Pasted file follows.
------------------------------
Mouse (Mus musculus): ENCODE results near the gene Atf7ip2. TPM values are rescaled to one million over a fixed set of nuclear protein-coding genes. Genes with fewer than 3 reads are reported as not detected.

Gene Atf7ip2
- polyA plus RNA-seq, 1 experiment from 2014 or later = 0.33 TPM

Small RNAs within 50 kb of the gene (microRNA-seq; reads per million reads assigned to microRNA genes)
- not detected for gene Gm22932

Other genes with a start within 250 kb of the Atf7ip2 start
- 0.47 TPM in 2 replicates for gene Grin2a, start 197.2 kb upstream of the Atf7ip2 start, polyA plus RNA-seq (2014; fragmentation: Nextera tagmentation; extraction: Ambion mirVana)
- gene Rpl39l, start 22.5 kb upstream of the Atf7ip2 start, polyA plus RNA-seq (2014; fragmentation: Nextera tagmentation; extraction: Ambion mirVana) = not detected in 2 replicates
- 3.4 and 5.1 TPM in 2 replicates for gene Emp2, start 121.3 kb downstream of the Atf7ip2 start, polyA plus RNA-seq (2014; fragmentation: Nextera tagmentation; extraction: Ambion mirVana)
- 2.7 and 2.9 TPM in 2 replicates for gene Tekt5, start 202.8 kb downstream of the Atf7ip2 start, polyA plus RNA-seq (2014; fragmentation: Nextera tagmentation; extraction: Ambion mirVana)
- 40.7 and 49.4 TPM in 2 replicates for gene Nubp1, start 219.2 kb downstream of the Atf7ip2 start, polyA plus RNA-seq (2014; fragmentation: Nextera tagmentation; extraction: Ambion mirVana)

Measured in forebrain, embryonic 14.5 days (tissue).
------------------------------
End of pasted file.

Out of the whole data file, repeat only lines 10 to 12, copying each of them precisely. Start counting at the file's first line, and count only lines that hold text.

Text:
- 2.7 and 2.9 TPM in 2 replicates for gene Tekt5, start 202.8 kb downstream of the Atf7ip2 start, polyA plus RNA-seq (2014; fragmentation: Nextera tagmentation; extraction: Ambion mirVana)
- 40.7 and 49.4 TPM in 2 replicates for gene Nubp1, start 219.2 kb downstream of the Atf7ip2 start, polyA plus RNA-seq (2014; fragmentation: Nextera tagmentation; extraction: Ambion mirVana)

Measured in forebrain, embryonic 14.5 days (tissue).